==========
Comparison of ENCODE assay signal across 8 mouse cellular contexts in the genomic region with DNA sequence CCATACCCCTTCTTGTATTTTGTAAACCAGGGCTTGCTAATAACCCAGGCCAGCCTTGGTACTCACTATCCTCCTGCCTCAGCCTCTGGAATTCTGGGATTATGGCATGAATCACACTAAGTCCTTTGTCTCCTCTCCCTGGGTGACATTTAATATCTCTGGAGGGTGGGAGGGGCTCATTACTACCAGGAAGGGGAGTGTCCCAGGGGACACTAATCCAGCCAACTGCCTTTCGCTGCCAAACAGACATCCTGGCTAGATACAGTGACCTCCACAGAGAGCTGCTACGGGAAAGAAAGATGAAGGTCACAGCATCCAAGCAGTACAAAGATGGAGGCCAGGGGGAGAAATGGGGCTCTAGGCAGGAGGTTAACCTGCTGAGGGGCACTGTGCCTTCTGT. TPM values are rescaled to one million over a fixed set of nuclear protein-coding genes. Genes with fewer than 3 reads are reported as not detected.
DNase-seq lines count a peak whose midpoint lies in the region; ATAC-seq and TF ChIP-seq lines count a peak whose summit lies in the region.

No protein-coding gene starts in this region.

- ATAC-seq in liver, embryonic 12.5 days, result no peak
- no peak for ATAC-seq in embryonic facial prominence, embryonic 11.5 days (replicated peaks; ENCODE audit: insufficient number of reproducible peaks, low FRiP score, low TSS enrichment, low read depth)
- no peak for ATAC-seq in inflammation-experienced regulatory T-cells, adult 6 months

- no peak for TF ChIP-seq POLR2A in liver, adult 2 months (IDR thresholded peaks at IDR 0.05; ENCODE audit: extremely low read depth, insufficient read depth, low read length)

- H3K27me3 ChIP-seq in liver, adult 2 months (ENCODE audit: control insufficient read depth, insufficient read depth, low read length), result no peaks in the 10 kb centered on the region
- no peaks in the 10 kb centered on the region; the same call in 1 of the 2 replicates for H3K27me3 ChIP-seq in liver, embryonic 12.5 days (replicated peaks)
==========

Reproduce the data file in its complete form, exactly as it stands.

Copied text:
Comparison of ENCODE assay signal across 8 mouse cellular contexts in the genomic region with DNA sequence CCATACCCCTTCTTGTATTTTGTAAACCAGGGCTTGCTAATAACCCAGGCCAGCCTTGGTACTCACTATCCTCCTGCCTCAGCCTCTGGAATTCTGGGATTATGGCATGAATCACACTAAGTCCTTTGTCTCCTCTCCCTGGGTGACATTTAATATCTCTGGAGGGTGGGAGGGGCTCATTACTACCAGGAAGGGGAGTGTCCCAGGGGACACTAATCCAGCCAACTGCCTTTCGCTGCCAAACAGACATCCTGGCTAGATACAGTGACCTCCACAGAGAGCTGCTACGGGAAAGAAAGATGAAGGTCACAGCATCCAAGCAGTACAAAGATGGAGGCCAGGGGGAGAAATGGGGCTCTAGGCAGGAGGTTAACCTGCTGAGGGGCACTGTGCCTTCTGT. TPM values are rescaled to one million over a fixed set of nuclear protein-coding genes. Genes with fewer than 3 reads are reported as not detected.
DNase-seq lines count a peak whose midpoint lies in the region; ATAC-seq and TF ChIP-seq lines count a peak whose summit lies in the region.

No protein-coding gene starts in this region.

- ATAC-seq in liver, embryonic 12.5 days, result no peak
- no peak for ATAC-seq in embryonic facial prominence, embryonic 11.5 days (replicated peaks; ENCODE audit: insufficient number of reproducible peaks, low FRiP score, low TSS enrichment, low read depth)
- no peak for ATAC-seq in inflammation-experienced regulatory T-cells, adult 6 months

- no peak for TF ChIP-seq POLR2A in liver, adult 2 months (IDR thresholded peaks at IDR 0.05; ENCODE audit: extremely low read depth, insufficient read depth, low read length)

- H3K27me3 ChIP-seq in liver, adult 2 months (ENCODE audit: control insufficient read depth, insufficient read depth, low read length), result no peaks in the 10 kb centered on the region
- no peaks in the 10 kb centered on the region; the same call in 1 of the 2 replicates for H3K27me3 ChIP-seq in liver, embryonic 12.5 days (replicated peaks)